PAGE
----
the capabilities of the blind? 


{The survey revealed that there are three main criteria or activities that
should be present in the average fund raising event to make it be the best
it can be, including promotion of the NFB goals.}


-(A)- There has to be public education of a positive nature going on. There
needs to be the dissemination of information in the form of the handing out
of NFB literature and/or open discussion between the NFB members and the


-(A)- Also along the lines of public education, there needs to be the
demonstration of blindness skills, to show that the blind are capable of
performing those tasks that make up the average person's life. Examples
being: The demonstration of independent travel; writing and reading of
Braille; use of a computer running speech out-put and/or screen enlargement;
the use of magnification devices; etc.


{This third criteria does not fit every type of event, though it was felt to
be important.}


-(A)- There should be a low cost item being offered for sale, with the
profit going in as the funds being raised. Rather than, a straight
solicitation for a donation, with no item for the donor to walk away with.


--Section 3- Fund Raising Scenarios 


{As you and your chapter work your way through the list of fund raising
scenarios , each activity needs to be measured against the following
philosophical examination tool; read the measurement tool aloud to your
group and refer back to it at the conclusion of each fund raising scenario.}


--Philosophical Measurement Tool 


-The main question is- does this activity help to promote the goals of the
NFB? If "yes," explain. If "no," explain.


-1. Does it educate the public about the NFB, our goals, programs and


-2. Does it educate the public about the capabilities of the blind  by
demonstration of blindness skills?


-3. Does it offer a desirable item for sale? (Does the sale of an item  fit
the physical circumstances of the activity?)


-Scenario 1: The Street Corner Encounter- You are walking along a busy city
street, there are many other pedestrians traveling in both directions. At
the corner of the block, a blind person attracts by-passers attention. He is
wearing average looking clothing, has a white cane. He is holding out a
non-labeled donation jar, saying to the sound of any and all who approach,
"A donation for the National Federation of the Blind?"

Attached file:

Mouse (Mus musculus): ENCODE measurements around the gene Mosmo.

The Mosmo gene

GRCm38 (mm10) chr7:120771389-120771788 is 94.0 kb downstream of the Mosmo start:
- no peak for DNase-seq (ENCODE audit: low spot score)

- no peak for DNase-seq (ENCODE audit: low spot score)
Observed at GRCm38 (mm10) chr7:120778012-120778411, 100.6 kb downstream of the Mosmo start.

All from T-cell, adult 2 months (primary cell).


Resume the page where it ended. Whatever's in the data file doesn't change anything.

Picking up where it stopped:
-Second Scenario: The Door-to-Dorr- A blind person (with cane or guide dog),
dressed in clearly NFB labeled clothing, holding a box of candy, rings the
doorbell of a private home. When the home-owner presents themselves, the
blind person says, "I am a member of the National Federation of the Blind,
and we are selling candy bars as a fund raiser. Would you like to buy one
and help us do our work within the community?"


-Third Scenario: Telephone Soliciting- You get a call, "We are calling for
the National Federation of the Blind. For the donation of $25.00, you will
receive a pass for 2, to attend "The Browning Brothers Magic Show." The NFB
will receive 25% of your donation." 


-Fourth Scenario: Email- You get an email from a blind friend or family
member. The subject line reads, "The NFB Race for Independence." You open it
up and the message body reads, "Dear Friend I have entered the National
Federation of the Blind's "Race for Independence" and need your support. The
monies we collect from this fund raiser will be used through the Jernigan
institute to cover the costs of programs for blind youth. Did you know,
there is a literacy crisis in this country? Only 10% of blind youth are
taught Braille?"


--Fifth Scenario: A Staffed Display Table- "Would you like to purchase a
Mother's Day flower and support the work of the National Federation of the
Blind?" Calls out the woman, long white cane in hand, dressed in a polo
shirt with "National Federation of the Blind, New Town Chapter" clearly
stenciled across the front and back; she addresses the customers of a local
store as they enter and exit. The woman and several other members of her
chapter (all wearing NFB labeled clothing) staff a 6 foot table set up just
outside the main entrance to the store. (On the tabletop, there are stacks
of a variety of NFB literature , Braille alphabet cards, a large donation
jar, a slate and stylist for taking notes, someone's long white cane lying
the full length of the table and a bill-identifier to demonstrate and even
use to make change. The front of their table also displays a large NFB



Robert Leslie Newman

President- NFB Writers' Division

Division Website


Personal Website-